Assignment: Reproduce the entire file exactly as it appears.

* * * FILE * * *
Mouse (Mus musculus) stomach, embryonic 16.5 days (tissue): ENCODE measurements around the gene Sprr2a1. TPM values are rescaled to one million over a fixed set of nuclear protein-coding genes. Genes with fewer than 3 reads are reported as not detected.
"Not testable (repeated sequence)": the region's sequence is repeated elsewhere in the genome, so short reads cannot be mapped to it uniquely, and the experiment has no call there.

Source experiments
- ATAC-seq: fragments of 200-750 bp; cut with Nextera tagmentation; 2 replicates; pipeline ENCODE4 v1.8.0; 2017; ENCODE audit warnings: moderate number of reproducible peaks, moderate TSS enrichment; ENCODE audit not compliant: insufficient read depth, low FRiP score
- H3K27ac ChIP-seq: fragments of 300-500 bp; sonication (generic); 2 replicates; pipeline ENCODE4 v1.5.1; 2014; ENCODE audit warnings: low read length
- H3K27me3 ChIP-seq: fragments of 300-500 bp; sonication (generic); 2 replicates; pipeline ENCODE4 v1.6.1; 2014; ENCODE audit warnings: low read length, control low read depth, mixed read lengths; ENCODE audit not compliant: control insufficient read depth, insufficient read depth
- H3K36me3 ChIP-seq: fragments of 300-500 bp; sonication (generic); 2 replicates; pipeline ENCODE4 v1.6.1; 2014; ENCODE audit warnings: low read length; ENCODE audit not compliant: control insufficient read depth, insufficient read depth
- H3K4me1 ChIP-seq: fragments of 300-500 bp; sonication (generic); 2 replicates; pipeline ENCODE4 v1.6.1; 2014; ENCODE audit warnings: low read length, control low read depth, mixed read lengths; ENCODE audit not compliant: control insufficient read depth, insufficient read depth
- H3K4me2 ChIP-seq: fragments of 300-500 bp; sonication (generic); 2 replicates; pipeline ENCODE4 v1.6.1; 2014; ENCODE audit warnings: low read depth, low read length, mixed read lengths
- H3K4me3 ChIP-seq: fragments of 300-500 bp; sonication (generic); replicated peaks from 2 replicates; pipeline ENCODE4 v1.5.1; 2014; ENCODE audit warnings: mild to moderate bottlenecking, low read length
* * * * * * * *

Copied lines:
Mouse (Mus musculus) stomach, embryonic 16.5 days (tissue): ENCODE measurements around the gene Sprr2a1. TPM values are rescaled to one million over a fixed set of nuclear protein-coding genes. Genes with fewer than 3 reads are reported as not detected.
"Not testable (repeated sequence)": the region's sequence is repeated elsewhere in the genome, so short reads cannot be mapped to it uniquely, and the experiment has no call there.

Source experiments
- ATAC-seq: fragments of 200-750 bp; cut with Nextera tagmentation; 2 replicates; pipeline ENCODE4 v1.8.0; 2017; ENCODE audit warnings: moderate number of reproducible peaks, moderate TSS enrichment; ENCODE audit not compliant: insufficient read depth, low FRiP score
- H3K27ac ChIP-seq: fragments of 300-500 bp; sonication (generic); 2 replicates; pipeline ENCODE4 v1.5.1; 2014; ENCODE audit warnings: low read length
- H3K27me3 ChIP-seq: fragments of 300-500 bp; sonication (generic); 2 replicates; pipeline ENCODE4 v1.6.1; 2014; ENCODE audit warnings: low read length, control low read depth, mixed read lengths; ENCODE audit not compliant: control insufficient read depth, insufficient read depth
- H3K36me3 ChIP-seq: fragments of 300-500 bp; sonication (generic); 2 replicates; pipeline ENCODE4 v1.6.1; 2014; ENCODE audit warnings: low read length; ENCODE audit not compliant: control insufficient read depth, insufficient read depth
- H3K4me1 ChIP-seq: fragments of 300-500 bp; sonication (generic); 2 replicates; pipeline ENCODE4 v1.6.1; 2014; ENCODE audit warnings: low read length, control low read depth, mixed read lengths; ENCODE audit not compliant: control insufficient read depth, insufficient read depth
- H3K4me2 ChIP-seq: fragments of 300-500 bp; sonication (generic); 2 replicates; pipeline ENCODE4 v1.6.1; 2014; ENCODE audit warnings: low read depth, low read length, mixed read lengths
- H3K4me3 ChIP-seq: fragments of 300-500 bp; sonication (generic); replicated peaks from 2 replicates; pipeline ENCODE4 v1.5.1; 2014; ENCODE audit warnings: mild to moderate bottlenecking, low read length